Charles Hugh Smith: When Risk Is Offloaded Or Hidden, It Creates Moral Hazard.

Moral hazard

Moral hazard (Photo credit: jcbear2)

Risks have consequences, and when these consequences are divorced from risk, it creates moral hazard. This means the person taking the risk will not be in a position to weigh all the consequences of the risk, before he makes a decision to start, or continue a particular activity. In this article titled, The Source Of Systemic Crisis: Risk And Moral Hazard, Charles Hugh Smith, at, explains risk and moral hazard as it pertains to how insurance works, as compared to how noninsurance insurance works. There is a big difference between life insurance, fire insurance, car insurance, on the one hand, and Government programs like social security insurance, medicare insurance, medicaid insurance on the other. Here are some excerpts from the article.

There are all sorts of candidates for the root cause of the systemic global financial crisis, but if we separate the wheat from the chaff we’re left with risk and moral hazard. Pointing to human greed and cupidity as the cause doesn’t identify anything useful about this era’s crisis, as human greed, self-interest and opportunism are default settings.”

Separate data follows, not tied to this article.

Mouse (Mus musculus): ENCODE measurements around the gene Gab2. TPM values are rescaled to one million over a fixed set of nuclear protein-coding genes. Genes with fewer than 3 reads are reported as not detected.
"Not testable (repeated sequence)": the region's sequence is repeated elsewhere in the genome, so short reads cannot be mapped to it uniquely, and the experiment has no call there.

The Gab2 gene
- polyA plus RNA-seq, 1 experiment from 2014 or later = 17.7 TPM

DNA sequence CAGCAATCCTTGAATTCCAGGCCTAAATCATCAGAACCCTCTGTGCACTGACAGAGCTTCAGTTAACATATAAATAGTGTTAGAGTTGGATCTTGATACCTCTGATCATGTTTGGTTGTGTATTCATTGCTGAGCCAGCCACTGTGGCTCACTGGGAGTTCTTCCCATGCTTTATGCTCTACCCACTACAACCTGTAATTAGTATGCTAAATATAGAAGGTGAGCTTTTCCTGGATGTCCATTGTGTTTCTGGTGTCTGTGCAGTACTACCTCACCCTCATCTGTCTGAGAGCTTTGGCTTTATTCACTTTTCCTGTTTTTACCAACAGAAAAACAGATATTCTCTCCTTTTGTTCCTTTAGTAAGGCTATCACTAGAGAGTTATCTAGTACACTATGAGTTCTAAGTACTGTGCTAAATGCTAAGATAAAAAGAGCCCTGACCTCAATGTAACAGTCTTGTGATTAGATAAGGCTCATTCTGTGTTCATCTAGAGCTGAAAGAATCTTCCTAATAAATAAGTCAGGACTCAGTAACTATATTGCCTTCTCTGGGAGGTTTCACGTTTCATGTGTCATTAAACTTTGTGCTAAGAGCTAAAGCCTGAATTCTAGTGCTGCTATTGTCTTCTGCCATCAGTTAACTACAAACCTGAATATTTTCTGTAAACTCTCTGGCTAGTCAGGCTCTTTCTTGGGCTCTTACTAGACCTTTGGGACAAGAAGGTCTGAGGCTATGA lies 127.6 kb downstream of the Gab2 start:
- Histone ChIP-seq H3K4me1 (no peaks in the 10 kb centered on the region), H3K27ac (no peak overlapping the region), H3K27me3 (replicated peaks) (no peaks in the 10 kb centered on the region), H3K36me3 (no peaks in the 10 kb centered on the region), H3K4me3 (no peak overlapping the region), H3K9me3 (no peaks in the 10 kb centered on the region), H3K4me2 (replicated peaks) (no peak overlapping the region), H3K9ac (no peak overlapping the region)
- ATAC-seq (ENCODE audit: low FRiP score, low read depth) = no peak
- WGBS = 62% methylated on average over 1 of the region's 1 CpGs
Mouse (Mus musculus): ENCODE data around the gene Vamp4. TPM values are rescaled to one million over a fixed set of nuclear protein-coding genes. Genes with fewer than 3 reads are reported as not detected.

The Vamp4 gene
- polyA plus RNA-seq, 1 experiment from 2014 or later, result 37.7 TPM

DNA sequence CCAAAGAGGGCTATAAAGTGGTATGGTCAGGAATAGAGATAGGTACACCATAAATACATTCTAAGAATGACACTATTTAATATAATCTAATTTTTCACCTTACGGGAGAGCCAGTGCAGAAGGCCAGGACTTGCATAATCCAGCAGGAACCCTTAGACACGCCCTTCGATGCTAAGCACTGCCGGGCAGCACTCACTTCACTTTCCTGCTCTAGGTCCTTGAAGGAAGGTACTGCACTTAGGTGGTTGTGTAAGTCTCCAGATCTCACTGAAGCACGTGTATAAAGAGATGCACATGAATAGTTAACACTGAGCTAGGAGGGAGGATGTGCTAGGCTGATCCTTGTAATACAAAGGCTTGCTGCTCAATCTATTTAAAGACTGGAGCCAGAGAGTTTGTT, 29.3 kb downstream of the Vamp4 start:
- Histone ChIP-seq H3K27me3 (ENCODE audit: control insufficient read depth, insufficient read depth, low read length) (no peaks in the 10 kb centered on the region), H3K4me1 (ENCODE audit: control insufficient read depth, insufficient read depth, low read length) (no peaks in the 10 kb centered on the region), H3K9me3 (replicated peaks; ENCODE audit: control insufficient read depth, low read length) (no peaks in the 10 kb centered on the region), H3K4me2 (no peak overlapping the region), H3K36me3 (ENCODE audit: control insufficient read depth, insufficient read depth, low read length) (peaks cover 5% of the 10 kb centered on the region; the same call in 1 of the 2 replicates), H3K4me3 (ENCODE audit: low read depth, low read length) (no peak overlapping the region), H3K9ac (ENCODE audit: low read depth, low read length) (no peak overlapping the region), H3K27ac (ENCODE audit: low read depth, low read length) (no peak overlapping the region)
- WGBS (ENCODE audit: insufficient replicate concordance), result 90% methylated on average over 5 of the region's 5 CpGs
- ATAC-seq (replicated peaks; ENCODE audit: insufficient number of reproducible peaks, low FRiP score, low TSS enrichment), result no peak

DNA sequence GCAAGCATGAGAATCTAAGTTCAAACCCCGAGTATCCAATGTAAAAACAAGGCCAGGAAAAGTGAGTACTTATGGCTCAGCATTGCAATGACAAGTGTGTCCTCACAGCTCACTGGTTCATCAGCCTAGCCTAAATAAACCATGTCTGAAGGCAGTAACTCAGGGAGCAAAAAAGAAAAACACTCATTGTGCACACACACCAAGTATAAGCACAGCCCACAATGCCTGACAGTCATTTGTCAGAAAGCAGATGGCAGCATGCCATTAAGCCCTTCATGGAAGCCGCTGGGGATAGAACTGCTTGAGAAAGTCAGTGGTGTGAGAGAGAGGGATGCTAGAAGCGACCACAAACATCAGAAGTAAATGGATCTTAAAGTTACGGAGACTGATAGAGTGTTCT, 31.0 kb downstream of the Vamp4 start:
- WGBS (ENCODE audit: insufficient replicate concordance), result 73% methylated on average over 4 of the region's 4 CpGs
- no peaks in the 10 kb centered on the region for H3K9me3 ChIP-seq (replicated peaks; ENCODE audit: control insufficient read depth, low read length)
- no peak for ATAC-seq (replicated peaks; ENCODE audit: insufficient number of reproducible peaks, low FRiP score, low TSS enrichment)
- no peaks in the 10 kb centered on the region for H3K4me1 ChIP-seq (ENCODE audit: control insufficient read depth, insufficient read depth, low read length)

“The key to understanding risk is to ask where it is being offloaded. Risk cannot disappear, it can only be transferred or cloaked.”

Moral hazard is a fancy way of saying those who have no risk act quite differently from those burdened with risk……Moral hazard means risk has been separated from consequence.”

“The systemic back stopping of speculative losses incurred by banks was and remains the source of the global financial crisis. Simply put, systemic moral hazard leads to self-reinforcing feedback loops of risky bets and catastrophically poor decision-making by speculators and policy makers.”

In his next article titled, The Grand Experiment: Offloading Risk Onto the State, he explains that offloading this risk onto the State merely concentrates the risk and the potential for collapse. The illusion that the risk has disappeared, because it is seemingly offloaded into an endless pool of tax dollars and borrowing, doesn’t make the illusion true. The consequences have to be faced at some point in the future. Here are some excerpts from the article.

“Before the rise of insurance and government income-security programs, fortunes were lost when ships sank in storms, farms were lost to drought, and families plummeted into impoverishment when the primary wage earner died from accident or illness. Nature, not finance, was the dominant source of risk.”

“The pressing need to manage risk in the real world spawned the financial world….Risk management also led to the futures market, as cargoes were sold in advance to fund the extraordinarily costly voyages. This in turn led to financial markets and options trading, as these contracts were traded during the voyage….The joint stock company, where the risk is distributed to owners of shares, is not just a way to raise capital but a way to manage risk by distributing both profits and losses to voluntary participants.”